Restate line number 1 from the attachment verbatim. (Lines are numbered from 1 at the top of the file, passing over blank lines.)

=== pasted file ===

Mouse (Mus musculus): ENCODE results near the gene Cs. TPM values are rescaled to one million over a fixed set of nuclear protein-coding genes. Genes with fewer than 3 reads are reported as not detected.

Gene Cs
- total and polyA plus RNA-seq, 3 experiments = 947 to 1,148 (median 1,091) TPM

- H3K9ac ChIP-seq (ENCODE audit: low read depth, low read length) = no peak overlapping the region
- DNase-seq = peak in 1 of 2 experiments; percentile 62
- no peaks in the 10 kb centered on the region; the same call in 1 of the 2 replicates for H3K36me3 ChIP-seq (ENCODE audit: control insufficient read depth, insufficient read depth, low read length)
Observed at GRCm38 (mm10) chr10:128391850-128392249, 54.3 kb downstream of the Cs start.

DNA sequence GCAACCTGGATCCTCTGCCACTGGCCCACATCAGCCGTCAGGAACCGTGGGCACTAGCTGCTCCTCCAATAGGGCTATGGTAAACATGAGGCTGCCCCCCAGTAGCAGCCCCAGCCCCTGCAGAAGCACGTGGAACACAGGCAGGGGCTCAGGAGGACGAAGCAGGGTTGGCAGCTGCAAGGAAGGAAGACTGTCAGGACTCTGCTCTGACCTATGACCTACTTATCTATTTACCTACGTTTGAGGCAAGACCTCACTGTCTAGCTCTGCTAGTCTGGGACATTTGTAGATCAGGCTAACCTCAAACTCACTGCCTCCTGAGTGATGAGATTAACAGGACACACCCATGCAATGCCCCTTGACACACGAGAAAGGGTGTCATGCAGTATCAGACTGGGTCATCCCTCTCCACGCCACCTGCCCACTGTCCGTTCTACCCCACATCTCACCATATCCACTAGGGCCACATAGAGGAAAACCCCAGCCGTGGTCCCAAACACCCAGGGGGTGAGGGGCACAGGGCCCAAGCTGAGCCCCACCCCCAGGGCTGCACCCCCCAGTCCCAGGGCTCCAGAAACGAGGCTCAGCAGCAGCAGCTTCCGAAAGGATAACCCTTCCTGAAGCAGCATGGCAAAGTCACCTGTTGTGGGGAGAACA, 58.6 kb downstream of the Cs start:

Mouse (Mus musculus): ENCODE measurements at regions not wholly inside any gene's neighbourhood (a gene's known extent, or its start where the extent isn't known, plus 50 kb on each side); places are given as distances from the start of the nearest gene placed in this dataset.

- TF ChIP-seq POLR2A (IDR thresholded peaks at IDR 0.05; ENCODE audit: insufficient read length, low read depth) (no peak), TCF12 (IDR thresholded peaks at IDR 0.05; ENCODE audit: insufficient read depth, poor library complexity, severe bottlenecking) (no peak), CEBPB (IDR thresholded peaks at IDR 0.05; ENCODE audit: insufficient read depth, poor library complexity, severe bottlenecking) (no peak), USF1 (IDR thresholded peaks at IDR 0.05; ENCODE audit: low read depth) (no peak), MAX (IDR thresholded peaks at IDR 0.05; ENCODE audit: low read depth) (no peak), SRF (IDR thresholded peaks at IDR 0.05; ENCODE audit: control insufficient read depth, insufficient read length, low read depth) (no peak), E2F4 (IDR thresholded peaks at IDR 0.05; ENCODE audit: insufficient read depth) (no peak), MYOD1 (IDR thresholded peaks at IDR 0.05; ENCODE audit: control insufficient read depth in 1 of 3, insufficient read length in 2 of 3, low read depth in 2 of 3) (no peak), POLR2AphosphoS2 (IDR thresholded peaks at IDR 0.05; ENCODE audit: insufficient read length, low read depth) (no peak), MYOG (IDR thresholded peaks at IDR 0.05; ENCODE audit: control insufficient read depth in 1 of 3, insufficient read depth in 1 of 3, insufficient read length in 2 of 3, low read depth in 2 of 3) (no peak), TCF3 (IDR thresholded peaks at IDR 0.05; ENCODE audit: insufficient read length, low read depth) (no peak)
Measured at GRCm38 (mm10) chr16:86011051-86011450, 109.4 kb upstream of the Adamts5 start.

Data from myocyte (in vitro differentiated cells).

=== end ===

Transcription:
Mouse (Mus musculus): ENCODE results near the gene Cs. TPM values are rescaled to one million over a fixed set of nuclear protein-coding genes. Genes with fewer than 3 reads are reported as not detected.